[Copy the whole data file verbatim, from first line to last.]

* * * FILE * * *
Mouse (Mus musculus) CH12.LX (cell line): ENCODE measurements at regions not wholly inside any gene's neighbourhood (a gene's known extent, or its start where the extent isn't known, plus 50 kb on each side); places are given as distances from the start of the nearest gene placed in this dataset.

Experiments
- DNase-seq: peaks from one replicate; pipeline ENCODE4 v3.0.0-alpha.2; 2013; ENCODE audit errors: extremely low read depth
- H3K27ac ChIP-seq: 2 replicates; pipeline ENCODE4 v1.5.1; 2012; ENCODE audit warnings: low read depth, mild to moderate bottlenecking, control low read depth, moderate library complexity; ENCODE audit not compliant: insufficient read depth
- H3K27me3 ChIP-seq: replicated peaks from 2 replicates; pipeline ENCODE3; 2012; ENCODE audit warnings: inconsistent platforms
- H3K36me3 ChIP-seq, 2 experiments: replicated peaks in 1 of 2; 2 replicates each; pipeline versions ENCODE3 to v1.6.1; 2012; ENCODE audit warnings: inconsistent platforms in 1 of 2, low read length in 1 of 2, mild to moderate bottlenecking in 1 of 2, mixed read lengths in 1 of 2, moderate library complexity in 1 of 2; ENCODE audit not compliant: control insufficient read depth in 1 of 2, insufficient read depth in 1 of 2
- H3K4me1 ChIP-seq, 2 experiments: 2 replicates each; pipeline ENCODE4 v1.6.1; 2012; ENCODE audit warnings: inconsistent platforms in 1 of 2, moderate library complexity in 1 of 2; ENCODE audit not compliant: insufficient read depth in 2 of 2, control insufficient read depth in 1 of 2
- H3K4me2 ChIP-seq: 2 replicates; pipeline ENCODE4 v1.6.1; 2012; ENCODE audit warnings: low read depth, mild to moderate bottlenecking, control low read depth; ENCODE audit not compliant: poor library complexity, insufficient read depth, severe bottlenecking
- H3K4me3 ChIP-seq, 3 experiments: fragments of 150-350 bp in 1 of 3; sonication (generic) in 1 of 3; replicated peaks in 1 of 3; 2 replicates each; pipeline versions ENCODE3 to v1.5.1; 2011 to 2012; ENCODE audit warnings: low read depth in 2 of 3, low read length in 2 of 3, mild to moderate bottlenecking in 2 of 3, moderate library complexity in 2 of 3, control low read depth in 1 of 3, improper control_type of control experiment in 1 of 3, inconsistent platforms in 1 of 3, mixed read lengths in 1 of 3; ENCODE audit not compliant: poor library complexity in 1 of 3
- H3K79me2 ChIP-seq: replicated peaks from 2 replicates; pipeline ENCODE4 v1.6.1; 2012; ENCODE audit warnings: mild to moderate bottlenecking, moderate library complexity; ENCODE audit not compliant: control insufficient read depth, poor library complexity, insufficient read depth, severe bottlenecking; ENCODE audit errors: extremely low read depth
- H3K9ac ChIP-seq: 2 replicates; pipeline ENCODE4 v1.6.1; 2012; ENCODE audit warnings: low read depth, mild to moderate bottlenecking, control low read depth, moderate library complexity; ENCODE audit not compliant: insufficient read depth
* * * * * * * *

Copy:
Mouse (Mus musculus) CH12.LX (cell line): ENCODE measurements at regions not wholly inside any gene's neighbourhood (a gene's known extent, or its start where the extent isn't known, plus 50 kb on each side); places are given as distances from the start of the nearest gene placed in this dataset.

Experiments
- DNase-seq: peaks from one replicate; pipeline ENCODE4 v3.0.0-alpha.2; 2013; ENCODE audit errors: extremely low read depth
- H3K27ac ChIP-seq: 2 replicates; pipeline ENCODE4 v1.5.1; 2012; ENCODE audit warnings: low read depth, mild to moderate bottlenecking, control low read depth, moderate library complexity; ENCODE audit not compliant: insufficient read depth
- H3K27me3 ChIP-seq: replicated peaks from 2 replicates; pipeline ENCODE3; 2012; ENCODE audit warnings: inconsistent platforms
- H3K36me3 ChIP-seq, 2 experiments: replicated peaks in 1 of 2; 2 replicates each; pipeline versions ENCODE3 to v1.6.1; 2012; ENCODE audit warnings: inconsistent platforms in 1 of 2, low read length in 1 of 2, mild to moderate bottlenecking in 1 of 2, mixed read lengths in 1 of 2, moderate library complexity in 1 of 2; ENCODE audit not compliant: control insufficient read depth in 1 of 2, insufficient read depth in 1 of 2
- H3K4me1 ChIP-seq, 2 experiments: 2 replicates each; pipeline ENCODE4 v1.6.1; 2012; ENCODE audit warnings: inconsistent platforms in 1 of 2, moderate library complexity in 1 of 2; ENCODE audit not compliant: insufficient read depth in 2 of 2, control insufficient read depth in 1 of 2
- H3K4me2 ChIP-seq: 2 replicates; pipeline ENCODE4 v1.6.1; 2012; ENCODE audit warnings: low read depth, mild to moderate bottlenecking, control low read depth; ENCODE audit not compliant: poor library complexity, insufficient read depth, severe bottlenecking
- H3K4me3 ChIP-seq, 3 experiments: fragments of 150-350 bp in 1 of 3; sonication (generic) in 1 of 3; replicated peaks in 1 of 3; 2 replicates each; pipeline versions ENCODE3 to v1.5.1; 2011 to 2012; ENCODE audit warnings: low read depth in 2 of 3, low read length in 2 of 3, mild to moderate bottlenecking in 2 of 3, moderate library complexity in 2 of 3, control low read depth in 1 of 3, improper control_type of control experiment in 1 of 3, inconsistent platforms in 1 of 3, mixed read lengths in 1 of 3; ENCODE audit not compliant: poor library complexity in 1 of 3
- H3K79me2 ChIP-seq: replicated peaks from 2 replicates; pipeline ENCODE4 v1.6.1; 2012; ENCODE audit warnings: mild to moderate bottlenecking, moderate library complexity; ENCODE audit not compliant: control insufficient read depth, poor library complexity, insufficient read depth, severe bottlenecking; ENCODE audit errors: extremely low read depth
- H3K9ac ChIP-seq: 2 replicates; pipeline ENCODE4 v1.6.1; 2012; ENCODE audit warnings: low read depth, mild to moderate bottlenecking, control low read depth, moderate library complexity; ENCODE audit not compliant: insufficient read depth